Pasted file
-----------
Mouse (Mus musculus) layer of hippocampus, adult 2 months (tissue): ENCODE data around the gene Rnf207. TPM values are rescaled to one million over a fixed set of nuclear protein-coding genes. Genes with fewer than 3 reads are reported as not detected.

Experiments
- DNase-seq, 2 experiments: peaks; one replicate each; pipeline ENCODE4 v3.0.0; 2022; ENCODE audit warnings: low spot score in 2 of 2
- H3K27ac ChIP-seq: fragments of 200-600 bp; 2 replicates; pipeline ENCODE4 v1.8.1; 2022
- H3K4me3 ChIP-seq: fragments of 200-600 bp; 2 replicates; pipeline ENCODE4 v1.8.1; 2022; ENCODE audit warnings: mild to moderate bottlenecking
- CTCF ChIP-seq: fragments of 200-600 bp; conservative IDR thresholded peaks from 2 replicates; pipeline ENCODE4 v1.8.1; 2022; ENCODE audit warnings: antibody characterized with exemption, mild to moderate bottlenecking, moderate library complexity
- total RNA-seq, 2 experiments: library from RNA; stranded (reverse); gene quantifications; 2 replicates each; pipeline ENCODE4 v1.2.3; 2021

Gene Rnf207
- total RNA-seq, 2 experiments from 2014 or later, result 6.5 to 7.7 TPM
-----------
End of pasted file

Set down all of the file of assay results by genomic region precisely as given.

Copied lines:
Mouse (Mus musculus) layer of hippocampus, adult 2 months (tissue): ENCODE data around the gene Rnf207. TPM values are rescaled to one million over a fixed set of nuclear protein-coding genes. Genes with fewer than 3 reads are reported as not detected.

Experiments
- DNase-seq, 2 experiments: peaks; one replicate each; pipeline ENCODE4 v3.0.0; 2022; ENCODE audit warnings: low spot score in 2 of 2
- H3K27ac ChIP-seq: fragments of 200-600 bp; 2 replicates; pipeline ENCODE4 v1.8.1; 2022
- H3K4me3 ChIP-seq: fragments of 200-600 bp; 2 replicates; pipeline ENCODE4 v1.8.1; 2022; ENCODE audit warnings: mild to moderate bottlenecking
- CTCF ChIP-seq: fragments of 200-600 bp; conservative IDR thresholded peaks from 2 replicates; pipeline ENCODE4 v1.8.1; 2022; ENCODE audit warnings: antibody characterized with exemption, mild to moderate bottlenecking, moderate library complexity
- total RNA-seq, 2 experiments: library from RNA; stranded (reverse); gene quantifications; 2 replicates each; pipeline ENCODE4 v1.2.3; 2021

Gene Rnf207
- total RNA-seq, 2 experiments from 2014 or later, result 6.5 to 7.7 TPM